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MLB: What IS Trade Value?

Updated: Jul 19, 2023

Listen or read any baseball media this month and your head is going to be filled with crazy trade ideas. I even started my possible trade articles with one I labeled wild. Here are most of the trade articles we have done already.



It is time to get serious now. I wanted to take a step back today because it is completely clear to me that some don't understand a few things:

  1. Who is and who isn't really available and viable for the Astros to trade.

  2. Of those that aren't really available, who COULD be available if the other team blew them away with a trade offer.

  3. What fair trade values are and why no well-run team is going to value players THAT differently.

In this two-part series, I covered the first two of these here:

In this article we will cover the third item because there seems to be some real misunderstandings about MLB trade value.


First, almost EVERY MLB team takes this approach to setting trade values for players. The process is correct.


Second, in 2023, the projections teams are using about players are generally fairly uniform.


Third, teams MAY value performance differently at different positions. For example, a top hitting/ fielding catcher is probably more valuable than a corner outfielder.


Fourth, what IS different is how much of a PREMIUM a team will apply to what is a fairly standard trade value. Teams with a single need would likely be willing to pay an excessive price to trade for a difference maker at that position.


Lastly, teams are paying for the projected performance forward and NOT what a player has done in the past. Sure, past results are the primary input in the projection models to predict future results. This is why advanced metrics and expected stats are so important. If a player has been lucky, teams are not going to assume he is going to be lucky going forward.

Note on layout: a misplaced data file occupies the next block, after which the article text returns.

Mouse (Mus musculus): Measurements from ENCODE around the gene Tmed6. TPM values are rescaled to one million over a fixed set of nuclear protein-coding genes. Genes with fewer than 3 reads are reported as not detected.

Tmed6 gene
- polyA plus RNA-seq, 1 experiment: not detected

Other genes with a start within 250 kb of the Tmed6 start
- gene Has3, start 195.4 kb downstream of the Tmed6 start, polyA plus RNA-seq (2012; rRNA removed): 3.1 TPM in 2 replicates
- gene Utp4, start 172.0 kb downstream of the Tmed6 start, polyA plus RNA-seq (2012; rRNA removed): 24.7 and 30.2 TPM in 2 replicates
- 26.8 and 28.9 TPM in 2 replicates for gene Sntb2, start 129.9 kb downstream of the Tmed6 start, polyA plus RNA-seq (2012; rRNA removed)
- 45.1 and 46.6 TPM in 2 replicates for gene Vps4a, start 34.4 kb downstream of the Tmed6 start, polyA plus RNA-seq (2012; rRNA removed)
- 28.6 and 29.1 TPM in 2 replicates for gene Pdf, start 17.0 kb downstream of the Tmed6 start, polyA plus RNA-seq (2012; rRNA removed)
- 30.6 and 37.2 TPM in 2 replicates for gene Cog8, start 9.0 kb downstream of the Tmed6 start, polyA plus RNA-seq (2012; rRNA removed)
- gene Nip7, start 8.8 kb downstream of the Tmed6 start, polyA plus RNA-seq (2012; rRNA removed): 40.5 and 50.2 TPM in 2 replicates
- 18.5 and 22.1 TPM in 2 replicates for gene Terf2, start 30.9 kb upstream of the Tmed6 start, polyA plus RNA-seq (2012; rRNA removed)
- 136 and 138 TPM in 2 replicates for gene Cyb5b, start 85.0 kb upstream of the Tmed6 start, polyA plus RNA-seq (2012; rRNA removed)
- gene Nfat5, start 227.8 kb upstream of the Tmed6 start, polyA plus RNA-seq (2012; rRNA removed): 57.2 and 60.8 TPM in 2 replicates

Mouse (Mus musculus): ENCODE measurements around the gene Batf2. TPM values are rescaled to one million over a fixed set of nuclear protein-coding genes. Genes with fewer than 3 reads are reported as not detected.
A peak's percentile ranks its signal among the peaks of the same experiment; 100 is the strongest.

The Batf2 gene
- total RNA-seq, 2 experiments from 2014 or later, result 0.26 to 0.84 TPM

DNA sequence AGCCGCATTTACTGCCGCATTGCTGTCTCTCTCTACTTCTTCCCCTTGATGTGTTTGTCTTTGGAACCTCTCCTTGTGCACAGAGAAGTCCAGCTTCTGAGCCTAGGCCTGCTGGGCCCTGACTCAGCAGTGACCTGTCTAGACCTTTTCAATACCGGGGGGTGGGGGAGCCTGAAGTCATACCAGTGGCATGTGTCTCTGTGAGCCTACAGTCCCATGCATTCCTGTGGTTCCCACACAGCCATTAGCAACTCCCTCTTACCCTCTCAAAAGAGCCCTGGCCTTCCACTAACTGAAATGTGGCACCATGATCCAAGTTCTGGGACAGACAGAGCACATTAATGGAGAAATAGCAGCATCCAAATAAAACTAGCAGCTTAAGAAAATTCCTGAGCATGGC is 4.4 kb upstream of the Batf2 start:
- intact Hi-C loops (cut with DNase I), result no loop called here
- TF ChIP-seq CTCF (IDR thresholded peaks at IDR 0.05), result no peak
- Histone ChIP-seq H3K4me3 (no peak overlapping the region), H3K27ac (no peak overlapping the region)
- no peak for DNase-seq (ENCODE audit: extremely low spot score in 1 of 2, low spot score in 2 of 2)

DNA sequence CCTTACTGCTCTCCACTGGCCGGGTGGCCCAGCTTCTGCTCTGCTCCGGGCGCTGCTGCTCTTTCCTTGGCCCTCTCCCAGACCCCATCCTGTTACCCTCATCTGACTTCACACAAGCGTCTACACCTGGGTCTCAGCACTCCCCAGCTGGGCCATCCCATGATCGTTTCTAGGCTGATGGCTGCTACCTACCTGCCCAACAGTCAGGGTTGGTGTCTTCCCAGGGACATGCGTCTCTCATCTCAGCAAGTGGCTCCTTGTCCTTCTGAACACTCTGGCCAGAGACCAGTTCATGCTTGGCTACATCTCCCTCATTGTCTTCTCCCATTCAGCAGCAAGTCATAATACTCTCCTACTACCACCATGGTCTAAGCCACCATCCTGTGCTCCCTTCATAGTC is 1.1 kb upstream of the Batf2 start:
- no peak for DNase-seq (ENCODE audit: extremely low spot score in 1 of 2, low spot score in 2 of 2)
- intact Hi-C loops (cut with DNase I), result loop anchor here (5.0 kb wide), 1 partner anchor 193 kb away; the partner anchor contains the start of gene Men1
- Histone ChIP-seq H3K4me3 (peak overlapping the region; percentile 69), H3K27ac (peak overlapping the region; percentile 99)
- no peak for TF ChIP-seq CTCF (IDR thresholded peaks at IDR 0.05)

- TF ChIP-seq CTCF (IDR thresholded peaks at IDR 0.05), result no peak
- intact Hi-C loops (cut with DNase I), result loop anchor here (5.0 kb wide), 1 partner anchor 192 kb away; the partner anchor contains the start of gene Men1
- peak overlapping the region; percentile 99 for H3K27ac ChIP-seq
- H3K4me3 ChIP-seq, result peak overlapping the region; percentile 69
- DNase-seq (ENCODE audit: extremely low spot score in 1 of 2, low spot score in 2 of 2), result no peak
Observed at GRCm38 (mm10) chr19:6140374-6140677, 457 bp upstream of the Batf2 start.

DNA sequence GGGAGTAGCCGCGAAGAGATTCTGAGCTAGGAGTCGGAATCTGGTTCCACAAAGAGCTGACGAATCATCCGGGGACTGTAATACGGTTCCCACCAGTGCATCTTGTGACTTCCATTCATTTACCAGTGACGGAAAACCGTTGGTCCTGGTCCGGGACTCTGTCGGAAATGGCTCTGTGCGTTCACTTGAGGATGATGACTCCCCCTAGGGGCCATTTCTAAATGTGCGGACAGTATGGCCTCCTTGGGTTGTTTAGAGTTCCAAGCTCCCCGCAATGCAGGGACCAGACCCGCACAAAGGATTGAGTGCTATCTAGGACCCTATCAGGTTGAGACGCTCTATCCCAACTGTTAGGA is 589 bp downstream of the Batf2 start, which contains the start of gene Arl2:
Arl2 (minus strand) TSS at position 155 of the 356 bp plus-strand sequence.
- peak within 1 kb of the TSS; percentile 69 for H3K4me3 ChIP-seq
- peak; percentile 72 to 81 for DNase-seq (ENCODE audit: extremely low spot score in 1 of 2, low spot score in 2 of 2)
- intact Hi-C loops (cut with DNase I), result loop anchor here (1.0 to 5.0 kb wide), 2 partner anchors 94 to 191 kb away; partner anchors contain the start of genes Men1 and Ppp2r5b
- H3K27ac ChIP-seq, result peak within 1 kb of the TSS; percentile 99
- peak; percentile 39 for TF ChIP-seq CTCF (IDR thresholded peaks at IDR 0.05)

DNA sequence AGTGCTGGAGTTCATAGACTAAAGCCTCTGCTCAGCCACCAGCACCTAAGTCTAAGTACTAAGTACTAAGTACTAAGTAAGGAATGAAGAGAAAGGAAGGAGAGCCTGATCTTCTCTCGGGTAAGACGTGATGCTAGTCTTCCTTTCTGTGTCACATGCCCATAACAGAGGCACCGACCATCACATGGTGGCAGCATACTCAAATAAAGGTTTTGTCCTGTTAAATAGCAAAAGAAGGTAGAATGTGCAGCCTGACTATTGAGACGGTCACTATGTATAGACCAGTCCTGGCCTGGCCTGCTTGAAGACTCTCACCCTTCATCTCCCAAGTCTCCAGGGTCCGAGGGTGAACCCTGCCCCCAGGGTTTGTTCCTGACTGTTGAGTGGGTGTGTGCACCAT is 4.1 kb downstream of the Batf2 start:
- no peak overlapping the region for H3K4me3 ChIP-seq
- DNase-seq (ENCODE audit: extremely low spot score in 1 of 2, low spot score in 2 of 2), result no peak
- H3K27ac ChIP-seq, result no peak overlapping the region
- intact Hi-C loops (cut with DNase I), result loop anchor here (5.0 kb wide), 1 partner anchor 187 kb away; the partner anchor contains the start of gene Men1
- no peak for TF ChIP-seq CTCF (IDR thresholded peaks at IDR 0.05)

We have already jumped ahead too far. Let's start the discussion with the concept of surplus value.


If you were an MLB owner, what would you want? Well, at its extreme you would want to win the World Series with a bunch of players you were playing the minimum salary. You would have a team full of EXTREMELY popular and talented first- and second-year players. You would win the championship and make the most money possible. The Astros in this era are probably the closest thing we have ever had to this.


My definition of Surplus Value is the value of the WAR (Wins Above Replacement - Fangraph's definition here) minus the salary the team has to pay for that performance. As discussed above I don't believe there is a single dollar multiplier (probably 8X-10X) to the WAR to get the value of the WAR.


It is probably easier to illustrate than it is to describe. Let's take four examples from the 2022 season. The full table is on the right.

  1. Jose Altuve

    1. 2022 Payroll (what he actually got paid)- $29M- the highest payroll player in 2022

    2. 2022 WAR- 6.6 - he had an incredible season

    3. Value of the WAR- Let's assume $9M/ WAR- 6.6 * 9 = $59.4M

    4. Surplus Value- $59.4 - $29 = $30.4M

  2. Chas McCormick

    1. 2022 Payroll (what he actually got paid)- $730,800- pre-Arb

    2. 2022 WAR- 2.0 - good season in part-time role

    3. Value of the WAR- Let's assume $9M/ WAR- 2.0 * 9 = $18M